Generating Kotlin DSLs

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Introduction

This article will give an introduction to Kotlin DSLs (Domain-Specific Languages) and teach you how to create and generate them with an annotation processor.
We’ll also take a look at Kotlin internals and how we can use this knowledge to our advantage.

I’m only going to give a short introduction to DSLs here. For a more in-depth look at what (Kotlin) DSLs are, read this article showcasing an Apache Kafka Kotlin DSL.
With that said, let’s get into it:

What is a DSL?

DSLs are purpose-built languages used to describe objects of a certain domain. For example, HTML is a DSL to describe web pages.
An easy way to define a DSL is to make it a subset of an existing language: HTML is a subset of XML, npm configuration files are a subset of JSON, and Gradle build files can be written with a subset of Groovy or Kotlin.

Why Kotlin DSLs?

While Gradle is the most well-known case of a Kotlin DSL for configuration, anybody can define their own DSL for any use case. For example, liquibase supports many configuration formats, including Kotlin.
Kotlin DSLs have a major advantage over most alternatives: they’re essentially code, which means you can:

  • write logic into your configuration (e.g. easily changing any part of your configuration based on environment)
  • get IDE (and compiler) support for syntax and type checking, formatting and autocompletion

Creating a Kotlin DSL

Let’s take a look at a simple example:

person {
    age = 24
    name = "Lukas Morawietz"
    hands = 2
}

Looks nice, right?
Here’s what we need to define such a DSL:

data class Person(val age: Int, val name: String, val hands: Int)
 
data class PersonBuilder {
    var age: Int? = null
    var name: String? = null
    var hands: Int? = null
 
    fun build(): Person {
        checkNotNull(age) { "age must be assigned." }
        checkNotNull(name) { "name must be assigned." }
        checkNotNull(hands) { "hands must be assigned." }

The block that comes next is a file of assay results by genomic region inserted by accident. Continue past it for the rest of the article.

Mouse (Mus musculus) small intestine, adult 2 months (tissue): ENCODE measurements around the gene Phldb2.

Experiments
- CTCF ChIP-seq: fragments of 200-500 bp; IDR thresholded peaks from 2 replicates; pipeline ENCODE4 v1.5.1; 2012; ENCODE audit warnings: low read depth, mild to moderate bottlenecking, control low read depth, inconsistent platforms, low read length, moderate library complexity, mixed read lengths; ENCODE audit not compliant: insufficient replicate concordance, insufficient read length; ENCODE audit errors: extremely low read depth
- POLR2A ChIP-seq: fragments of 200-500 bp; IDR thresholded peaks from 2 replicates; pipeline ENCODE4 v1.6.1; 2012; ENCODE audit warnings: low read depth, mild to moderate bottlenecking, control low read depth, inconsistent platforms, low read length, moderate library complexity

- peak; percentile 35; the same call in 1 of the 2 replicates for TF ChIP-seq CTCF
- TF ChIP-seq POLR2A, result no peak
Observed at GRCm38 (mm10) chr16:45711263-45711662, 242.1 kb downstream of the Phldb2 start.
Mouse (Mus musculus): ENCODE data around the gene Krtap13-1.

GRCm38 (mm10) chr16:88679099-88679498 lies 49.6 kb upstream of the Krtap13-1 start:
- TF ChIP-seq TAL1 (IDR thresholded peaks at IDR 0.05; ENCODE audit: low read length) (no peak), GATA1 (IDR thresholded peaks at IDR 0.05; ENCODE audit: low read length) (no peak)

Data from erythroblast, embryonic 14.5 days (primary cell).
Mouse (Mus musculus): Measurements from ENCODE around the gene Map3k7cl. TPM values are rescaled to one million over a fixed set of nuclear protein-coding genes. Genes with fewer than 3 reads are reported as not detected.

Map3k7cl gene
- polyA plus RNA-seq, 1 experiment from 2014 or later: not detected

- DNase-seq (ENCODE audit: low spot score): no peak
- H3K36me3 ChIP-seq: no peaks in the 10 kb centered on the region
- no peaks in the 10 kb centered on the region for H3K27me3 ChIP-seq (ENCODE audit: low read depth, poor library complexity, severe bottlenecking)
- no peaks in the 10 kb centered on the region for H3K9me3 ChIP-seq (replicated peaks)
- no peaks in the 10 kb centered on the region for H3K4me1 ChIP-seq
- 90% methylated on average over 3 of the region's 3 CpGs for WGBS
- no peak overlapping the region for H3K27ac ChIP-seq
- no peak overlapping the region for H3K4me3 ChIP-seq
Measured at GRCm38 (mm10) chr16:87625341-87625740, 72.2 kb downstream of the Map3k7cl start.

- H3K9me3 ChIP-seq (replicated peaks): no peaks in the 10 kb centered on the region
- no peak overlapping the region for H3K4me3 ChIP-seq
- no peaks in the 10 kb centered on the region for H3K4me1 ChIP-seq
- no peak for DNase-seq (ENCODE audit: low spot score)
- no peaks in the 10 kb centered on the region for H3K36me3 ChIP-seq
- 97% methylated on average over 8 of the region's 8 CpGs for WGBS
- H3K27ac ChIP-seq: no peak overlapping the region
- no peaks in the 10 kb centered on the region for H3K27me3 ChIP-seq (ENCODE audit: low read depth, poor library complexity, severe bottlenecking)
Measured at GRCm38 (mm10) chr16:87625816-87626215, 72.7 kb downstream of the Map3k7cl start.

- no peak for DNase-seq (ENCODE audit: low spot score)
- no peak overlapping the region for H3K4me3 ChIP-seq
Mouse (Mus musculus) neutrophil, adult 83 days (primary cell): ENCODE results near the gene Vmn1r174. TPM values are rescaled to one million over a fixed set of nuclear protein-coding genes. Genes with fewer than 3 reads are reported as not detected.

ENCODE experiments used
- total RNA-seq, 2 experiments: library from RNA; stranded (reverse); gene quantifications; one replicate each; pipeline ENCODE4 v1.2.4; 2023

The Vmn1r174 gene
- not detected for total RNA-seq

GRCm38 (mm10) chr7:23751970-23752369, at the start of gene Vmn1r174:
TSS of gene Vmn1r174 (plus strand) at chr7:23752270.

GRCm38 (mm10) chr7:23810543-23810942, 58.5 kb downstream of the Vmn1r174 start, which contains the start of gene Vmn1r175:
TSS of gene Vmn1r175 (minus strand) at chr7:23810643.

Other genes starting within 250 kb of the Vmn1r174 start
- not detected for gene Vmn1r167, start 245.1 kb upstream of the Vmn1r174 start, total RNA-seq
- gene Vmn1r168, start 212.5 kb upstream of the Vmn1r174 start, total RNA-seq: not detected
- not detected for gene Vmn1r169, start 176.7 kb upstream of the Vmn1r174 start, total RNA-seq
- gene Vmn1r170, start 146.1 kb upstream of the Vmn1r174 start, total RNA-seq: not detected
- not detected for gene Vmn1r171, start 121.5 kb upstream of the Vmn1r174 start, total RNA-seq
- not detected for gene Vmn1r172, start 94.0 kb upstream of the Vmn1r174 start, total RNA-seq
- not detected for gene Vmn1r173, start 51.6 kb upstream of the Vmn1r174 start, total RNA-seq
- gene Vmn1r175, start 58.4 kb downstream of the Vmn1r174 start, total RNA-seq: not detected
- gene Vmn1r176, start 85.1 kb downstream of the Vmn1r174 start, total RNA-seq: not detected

return Person(age, name, hands)
    }
}
 
fun person(initializer: PersonBuilder.() -> Unit): Person
    = PersonBuilder().apply(initializer).build()

This part doesn’t look as nice anymore, basically everything past the first line is boilerplate code.

Generating a Kotlin DSL

Luckily, we don’t need to write all that boilerplate code, we can just write code to generate it for us – using annotation processing.
We can use either ksp or kapt to generate code based on annotations and the Abstract Syntax Tree (AST) during compilation.
In the end we want our code to look like this:

@AutoDSL
data class Person(val age: Int, val name: String, val hands: Int)

And have the processor generate all the boilerplate we had above for us.

How do we do that?

We just have a look at the constructor of our annotated class, and generate a builder class with the same fields, except mutable and nullable.
The build method isn’t complex either. Just check every field was set and then return a new instance of our target class.
Finally, the DSL entry method is also simple: we create a new builder, apply the initializer lambda and build.
The full code for this is a bit long for this format, but you can find my implementation of AutoDSL here.

Problem: Default values

Most people have two hands, so let’s set that as a default value:

@AutoDSL
data class Person(val age: Int, val name: String, val hands: Int = 2)

The builder we’d write by hand could then maybe look like this:

data class PersonBuilder {
    var age: Int? = null
    var name: String? = null
    var hands: Int = 2
 
    fun build(): Person {
        check(age != null) { "age must be assigned." }
        check(name != null) { "name must be assigned." }
        return Person(age, name, hands)
    }
}